Michael David Battle, Founding Director of the Garden of Peace Project, and artist/activist Joy KMT (pronounced “K’met”) have co-founded Roots Pride, an “Intentional celebration of diversity across the entire spectrum of race, class, gender, orientation, and ability in the LGBTQIA+ community,” as an alternative pride celebration in Pittsburgh that aims to celebrate how far we’ve come without losing sight of how far we have yet to go.
I caught up with both of them to discuss how Iggy coming to Pittsburgh to “ruin Pride” might have actually been a catalyst for some really great things.
“People pay attention to things that entertain them,” Joy KMT said. “The jump-off point of these discussions being Iggy Azalea is entertaining to a lot of people. That’s been helpful, because Pittsburgh faces a lot of disparities that don’t get mentioned in the media. They say, ‘Here’s why Pittsburgh is the new Brooklyn,’ or ‘This is the place to be if you’re an artist,’...but we also have a really marginalized, invisible population of people who live here who don’t often get the ability to have this sort of platform.”
Statistically, Pittsburgh is the whitest metropolitan area in the US, and reports consistently show that people of color in Pittsburgh are severely disadvantaged when it comes to access to income, education, and criminal justice. Roughly one third of black people living in Pittsburgh live in poverty.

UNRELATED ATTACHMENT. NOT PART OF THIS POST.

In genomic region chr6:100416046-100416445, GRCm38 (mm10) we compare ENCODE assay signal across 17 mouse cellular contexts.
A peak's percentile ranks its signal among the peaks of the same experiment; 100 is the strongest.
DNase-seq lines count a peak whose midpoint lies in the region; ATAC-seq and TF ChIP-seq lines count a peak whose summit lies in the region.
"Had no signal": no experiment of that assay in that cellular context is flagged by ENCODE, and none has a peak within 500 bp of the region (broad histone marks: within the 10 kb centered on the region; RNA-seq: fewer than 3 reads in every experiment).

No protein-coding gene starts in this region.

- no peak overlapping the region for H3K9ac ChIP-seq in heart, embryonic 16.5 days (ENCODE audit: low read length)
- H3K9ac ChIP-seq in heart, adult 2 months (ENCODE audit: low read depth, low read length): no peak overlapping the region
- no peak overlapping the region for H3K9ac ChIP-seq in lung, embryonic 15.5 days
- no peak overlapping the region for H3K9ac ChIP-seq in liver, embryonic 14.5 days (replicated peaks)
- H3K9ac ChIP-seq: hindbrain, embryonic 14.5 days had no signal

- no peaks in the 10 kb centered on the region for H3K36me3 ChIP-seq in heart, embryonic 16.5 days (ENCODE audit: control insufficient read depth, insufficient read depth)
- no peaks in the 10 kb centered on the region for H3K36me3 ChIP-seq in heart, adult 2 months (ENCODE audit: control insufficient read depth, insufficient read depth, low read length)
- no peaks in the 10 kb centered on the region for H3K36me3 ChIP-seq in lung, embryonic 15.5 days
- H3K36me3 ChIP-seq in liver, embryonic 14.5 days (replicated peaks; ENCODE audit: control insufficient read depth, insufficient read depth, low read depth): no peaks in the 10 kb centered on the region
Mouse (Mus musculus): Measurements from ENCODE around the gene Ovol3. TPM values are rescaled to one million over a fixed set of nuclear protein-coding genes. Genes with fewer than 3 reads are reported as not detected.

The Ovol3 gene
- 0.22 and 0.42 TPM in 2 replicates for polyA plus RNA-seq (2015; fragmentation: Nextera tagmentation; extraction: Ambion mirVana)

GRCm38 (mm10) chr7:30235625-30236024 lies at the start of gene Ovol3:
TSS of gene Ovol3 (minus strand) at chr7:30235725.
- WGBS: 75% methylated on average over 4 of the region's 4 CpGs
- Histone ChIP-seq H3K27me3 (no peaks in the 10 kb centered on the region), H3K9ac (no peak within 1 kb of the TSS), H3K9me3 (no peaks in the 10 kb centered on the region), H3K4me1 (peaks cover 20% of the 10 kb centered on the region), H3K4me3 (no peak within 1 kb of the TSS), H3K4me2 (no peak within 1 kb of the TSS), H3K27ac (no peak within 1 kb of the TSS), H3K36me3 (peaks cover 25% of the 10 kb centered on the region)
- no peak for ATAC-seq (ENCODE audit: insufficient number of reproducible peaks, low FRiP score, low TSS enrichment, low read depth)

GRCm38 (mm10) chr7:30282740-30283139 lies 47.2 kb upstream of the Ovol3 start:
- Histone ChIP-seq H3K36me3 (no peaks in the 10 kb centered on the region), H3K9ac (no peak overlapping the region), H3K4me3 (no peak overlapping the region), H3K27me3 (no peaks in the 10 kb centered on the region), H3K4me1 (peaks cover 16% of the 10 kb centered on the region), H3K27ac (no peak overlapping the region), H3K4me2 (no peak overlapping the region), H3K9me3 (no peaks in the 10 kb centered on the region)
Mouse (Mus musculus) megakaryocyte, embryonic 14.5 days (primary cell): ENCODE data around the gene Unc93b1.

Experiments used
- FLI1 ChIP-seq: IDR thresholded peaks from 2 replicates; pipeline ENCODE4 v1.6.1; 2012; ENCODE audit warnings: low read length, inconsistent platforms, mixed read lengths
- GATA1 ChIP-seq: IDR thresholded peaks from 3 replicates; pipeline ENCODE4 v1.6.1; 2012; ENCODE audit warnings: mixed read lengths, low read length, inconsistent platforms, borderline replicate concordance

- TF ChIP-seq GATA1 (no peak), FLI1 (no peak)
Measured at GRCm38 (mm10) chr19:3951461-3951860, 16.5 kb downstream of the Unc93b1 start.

“People don’t have this kind of outcry just because a celebrity they don’t like is coming to town,” KMT said. “People have this kind of outcry because they’ve historically been unheard, silenced, and exploited. That’s the response we’re seeing now.”
“Pride isn’t owned by any one group,” she continued. “Pride isn’t owned by the people in the community that have corporate sponsors and hold the bulk of the wealth within the community. Pride is a celebration of a resistance that was led by transgender women of color, and includes all segments of the LGBTQIA+ community. ...We can celebrate, for sure. But we can’t disregard the critical issues facing our community at the same time.”
“I think that [Iggy] was a catalyst for broadening the conversations that community activists have already been having here for a long time. It’s helped to shed light on issues like...lack of access to healthcare, housing, and education by queer and trans people of color in Pittsburgh because people are speaking out.”
Battle also noted that the national conversations we’ve been having about police violence and violence against transgender women in communities of color have helped to facilitate these conversations in Pittsburgh.
“I’ve been working in this community for eleven years in this city,” Battle continued. “This is the first time I’ve felt like the community is not just rallying alone. Three years ago we were having these conversations about race and class and disparity within the LGBTQIA+ community, but we weren’t seeing this level of support from the larger community...it’s really been amazing.”
I asked Battle whether he thinks having multiple pride celebrations in Pittsburgh is divisive.
“No,” he said. “In Western culture, we tend to believe that everything can be monolithic and homogenous, but it just doesn’t work that way. ...Maybe we need different types of pride celebrations, because everyone celebrates differently. Not everyone wants to celebrate with 100,000 people at the Delta celebration.”
“This is so, so much bigger than Iggy Azalea,” Battle said.